I was a newlywed at the time, so my romantic instincts were perhaps a little addled, but to me it sure seemed like a great valentine’s day gift when I bought my wife a star from the international star registry.
The radio commercials assured me that the name that I picked would be permanently entered in the star database in the Library of Congress and that we’d receive a map pointing out its location in the sky. I suppose I pictured going out on a clear evening with a pair of binoculars and presenting the gift to her, but when I got the details in the mail I realized that demand for naming rights had long before absorbed all the “visible” stars. “Jemi’s Valentine” (the creative star name I came up with) looked pretty unimpressive as a tiny dot in a field of tiny dots in a remote corner of a paper galaxy.
My wife (the Jemi in “Jemi’s Valentine”) was gracious and pretended to be pleased with my gift just long enough for the star map and official certificate to get filed somewhere. She still loves me, and along the way I’ve learned what kinds of gifts actually make her heart flutter, but I plan to dredge that star map out of its filing place one of these days to get a better fix on roughly where her star lives.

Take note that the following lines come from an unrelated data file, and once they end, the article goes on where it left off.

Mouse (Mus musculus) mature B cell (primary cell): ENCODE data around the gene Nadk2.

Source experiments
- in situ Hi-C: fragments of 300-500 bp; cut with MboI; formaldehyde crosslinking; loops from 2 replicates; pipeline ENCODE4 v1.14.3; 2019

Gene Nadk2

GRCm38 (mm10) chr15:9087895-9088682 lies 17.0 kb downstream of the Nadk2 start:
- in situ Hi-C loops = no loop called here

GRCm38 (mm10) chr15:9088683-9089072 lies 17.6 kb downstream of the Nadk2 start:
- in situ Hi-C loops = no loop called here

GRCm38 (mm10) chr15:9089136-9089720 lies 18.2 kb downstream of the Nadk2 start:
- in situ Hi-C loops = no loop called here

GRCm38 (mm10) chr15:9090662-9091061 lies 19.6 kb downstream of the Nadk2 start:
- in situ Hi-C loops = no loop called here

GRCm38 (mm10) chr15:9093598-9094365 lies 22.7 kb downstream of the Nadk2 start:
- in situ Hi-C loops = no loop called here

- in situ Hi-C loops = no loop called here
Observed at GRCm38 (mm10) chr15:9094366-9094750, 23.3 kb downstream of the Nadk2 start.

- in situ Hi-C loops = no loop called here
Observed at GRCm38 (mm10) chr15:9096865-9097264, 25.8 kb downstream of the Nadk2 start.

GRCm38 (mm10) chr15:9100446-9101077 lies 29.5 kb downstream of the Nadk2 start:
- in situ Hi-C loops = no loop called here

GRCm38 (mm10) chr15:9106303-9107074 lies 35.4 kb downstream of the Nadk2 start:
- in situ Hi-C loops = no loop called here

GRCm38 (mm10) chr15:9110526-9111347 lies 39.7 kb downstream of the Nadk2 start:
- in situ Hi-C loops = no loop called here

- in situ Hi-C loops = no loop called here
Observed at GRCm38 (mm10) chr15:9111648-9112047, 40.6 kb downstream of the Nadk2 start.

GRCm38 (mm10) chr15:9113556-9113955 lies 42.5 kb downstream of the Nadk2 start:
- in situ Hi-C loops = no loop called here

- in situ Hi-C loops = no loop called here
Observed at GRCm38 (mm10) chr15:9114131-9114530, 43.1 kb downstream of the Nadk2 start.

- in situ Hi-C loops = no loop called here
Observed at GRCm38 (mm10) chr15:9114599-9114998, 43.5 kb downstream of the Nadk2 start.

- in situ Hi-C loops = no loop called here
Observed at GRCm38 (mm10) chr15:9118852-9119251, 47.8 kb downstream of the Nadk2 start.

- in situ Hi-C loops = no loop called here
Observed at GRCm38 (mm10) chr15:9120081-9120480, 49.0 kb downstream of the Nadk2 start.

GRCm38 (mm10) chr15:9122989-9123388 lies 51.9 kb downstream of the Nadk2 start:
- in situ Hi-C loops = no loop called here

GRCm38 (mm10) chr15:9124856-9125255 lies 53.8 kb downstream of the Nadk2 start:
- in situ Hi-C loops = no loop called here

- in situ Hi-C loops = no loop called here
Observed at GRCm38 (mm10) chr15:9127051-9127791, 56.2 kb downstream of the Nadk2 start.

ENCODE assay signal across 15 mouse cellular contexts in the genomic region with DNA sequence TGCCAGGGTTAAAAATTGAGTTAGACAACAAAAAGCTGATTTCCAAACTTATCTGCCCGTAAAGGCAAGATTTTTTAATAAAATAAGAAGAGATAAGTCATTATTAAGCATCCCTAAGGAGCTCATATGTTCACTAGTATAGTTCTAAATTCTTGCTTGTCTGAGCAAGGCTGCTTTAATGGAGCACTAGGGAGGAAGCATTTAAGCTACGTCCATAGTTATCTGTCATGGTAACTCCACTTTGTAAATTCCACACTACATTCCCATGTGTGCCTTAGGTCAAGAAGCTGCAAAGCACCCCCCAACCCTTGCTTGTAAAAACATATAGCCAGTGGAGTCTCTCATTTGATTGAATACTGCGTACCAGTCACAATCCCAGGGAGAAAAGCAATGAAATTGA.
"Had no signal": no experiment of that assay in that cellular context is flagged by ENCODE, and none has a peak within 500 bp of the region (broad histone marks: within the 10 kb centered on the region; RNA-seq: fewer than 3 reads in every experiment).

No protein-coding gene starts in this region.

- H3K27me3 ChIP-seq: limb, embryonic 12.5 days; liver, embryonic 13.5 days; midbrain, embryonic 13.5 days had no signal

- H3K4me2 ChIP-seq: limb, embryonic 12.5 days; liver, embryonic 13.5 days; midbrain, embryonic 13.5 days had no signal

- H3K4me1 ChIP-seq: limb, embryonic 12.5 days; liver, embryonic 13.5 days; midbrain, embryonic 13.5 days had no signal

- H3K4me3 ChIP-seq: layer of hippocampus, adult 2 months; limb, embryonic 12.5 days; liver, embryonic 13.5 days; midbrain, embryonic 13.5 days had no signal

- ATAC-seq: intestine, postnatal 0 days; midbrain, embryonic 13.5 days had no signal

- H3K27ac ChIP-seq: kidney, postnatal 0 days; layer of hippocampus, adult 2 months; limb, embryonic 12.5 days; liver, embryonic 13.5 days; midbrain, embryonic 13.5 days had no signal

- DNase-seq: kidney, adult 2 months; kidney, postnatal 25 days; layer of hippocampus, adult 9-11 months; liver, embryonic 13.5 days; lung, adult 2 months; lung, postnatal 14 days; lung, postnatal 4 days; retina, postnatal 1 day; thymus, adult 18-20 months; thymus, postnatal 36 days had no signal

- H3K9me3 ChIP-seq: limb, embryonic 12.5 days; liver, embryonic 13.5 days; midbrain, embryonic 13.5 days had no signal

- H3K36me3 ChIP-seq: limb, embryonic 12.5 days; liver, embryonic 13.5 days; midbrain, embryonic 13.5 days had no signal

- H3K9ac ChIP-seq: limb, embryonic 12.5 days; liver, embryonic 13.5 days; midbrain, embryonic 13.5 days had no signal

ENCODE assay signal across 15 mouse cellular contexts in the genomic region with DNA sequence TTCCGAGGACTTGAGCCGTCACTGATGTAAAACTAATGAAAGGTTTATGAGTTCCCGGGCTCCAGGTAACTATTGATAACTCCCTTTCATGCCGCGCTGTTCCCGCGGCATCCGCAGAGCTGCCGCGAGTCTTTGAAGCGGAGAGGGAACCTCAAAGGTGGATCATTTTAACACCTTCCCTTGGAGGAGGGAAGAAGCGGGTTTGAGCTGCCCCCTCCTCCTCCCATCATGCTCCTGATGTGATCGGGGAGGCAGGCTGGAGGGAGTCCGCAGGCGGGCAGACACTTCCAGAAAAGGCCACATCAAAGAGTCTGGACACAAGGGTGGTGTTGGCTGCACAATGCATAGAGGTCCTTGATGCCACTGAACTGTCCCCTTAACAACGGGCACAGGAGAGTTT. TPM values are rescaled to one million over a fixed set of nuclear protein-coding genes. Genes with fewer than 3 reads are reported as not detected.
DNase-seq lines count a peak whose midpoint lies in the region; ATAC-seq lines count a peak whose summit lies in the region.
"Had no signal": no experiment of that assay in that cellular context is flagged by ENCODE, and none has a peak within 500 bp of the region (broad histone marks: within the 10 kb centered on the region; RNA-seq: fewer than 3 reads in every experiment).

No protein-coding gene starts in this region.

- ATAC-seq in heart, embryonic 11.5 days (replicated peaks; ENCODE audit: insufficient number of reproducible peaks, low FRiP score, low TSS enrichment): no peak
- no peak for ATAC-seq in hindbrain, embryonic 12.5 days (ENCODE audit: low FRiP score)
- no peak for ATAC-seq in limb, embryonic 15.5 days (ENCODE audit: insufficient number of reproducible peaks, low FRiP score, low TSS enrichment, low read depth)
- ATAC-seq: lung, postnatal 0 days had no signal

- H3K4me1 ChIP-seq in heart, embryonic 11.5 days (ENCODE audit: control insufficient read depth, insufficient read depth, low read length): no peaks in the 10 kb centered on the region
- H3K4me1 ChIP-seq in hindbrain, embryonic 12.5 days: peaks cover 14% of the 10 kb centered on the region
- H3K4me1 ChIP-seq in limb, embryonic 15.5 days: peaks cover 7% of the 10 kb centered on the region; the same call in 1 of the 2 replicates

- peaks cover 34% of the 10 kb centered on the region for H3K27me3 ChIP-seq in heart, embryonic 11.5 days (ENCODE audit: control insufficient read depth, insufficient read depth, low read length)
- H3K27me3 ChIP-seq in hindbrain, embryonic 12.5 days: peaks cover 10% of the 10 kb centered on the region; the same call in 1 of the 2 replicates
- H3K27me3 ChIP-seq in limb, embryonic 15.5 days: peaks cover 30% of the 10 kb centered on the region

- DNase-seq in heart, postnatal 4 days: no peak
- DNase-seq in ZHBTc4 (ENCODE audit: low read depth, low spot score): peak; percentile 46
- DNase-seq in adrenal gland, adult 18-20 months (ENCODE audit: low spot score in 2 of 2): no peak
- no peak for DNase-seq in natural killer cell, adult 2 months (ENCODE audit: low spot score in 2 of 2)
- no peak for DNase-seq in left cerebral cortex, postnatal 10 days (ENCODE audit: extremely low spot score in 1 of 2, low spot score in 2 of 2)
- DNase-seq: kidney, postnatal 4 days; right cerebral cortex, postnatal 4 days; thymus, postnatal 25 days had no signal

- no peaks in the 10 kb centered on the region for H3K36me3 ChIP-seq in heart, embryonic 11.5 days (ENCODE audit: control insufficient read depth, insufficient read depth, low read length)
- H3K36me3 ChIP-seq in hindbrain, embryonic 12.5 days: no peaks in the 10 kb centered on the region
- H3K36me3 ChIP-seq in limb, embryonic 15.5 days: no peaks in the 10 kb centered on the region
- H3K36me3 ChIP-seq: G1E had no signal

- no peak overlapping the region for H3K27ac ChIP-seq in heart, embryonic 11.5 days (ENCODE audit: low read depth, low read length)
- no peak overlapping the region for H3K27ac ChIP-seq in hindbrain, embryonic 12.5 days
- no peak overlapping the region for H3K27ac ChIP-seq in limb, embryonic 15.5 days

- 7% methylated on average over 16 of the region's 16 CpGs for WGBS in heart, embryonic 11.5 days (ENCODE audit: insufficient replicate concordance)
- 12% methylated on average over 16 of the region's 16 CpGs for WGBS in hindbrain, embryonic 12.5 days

I’ve since read that about 3,000 distinct stars are visible from any given point on the Earth’s surface with good conditions, i.e. clear sky and minimal light pollution. It sure seemed like more than that one night, on a cruise to Nova Scotia, when I clearly saw the Milky Way galaxy for the first time in my adult life from the observation deck.
It was a reminder of just how much beauty and excellence in our world is hidden in plain view, or concealed by the haze and hustle of modern life. Two stories in this issue, “Romancing the Stars” and “Really Great Stuff Made Here,” affirm this fact.
That glimpse of our cosmic neighborhood also started me thinking. Maybe someday when mankind has slipped the surly bonds of Earth (and found a loophole around the speed of light) and sent legions of ships out like so many silver dandelion seeds to inhabit the cosmos, they may run short of names for distant stars. And just perhaps someone will suggest they crack open that ancient database still preserved in the Library of Congress and honor the implied promise of the International Star Registry.
And just maybe, in the eons to come, they’ll find a habitable planet revolving around a certain star and the children of settlers from the Sol System will ask their parents, “Why is our sun named ‘Jemi’s Valentine?’” And the parents will make up tall tales to satisfy their kids’ curiosity, never knowing that it all began with a desperate young groom hoping to impress his bride with something he bought from a cheesy radio marketing scheme.
Who says I’m not romantic?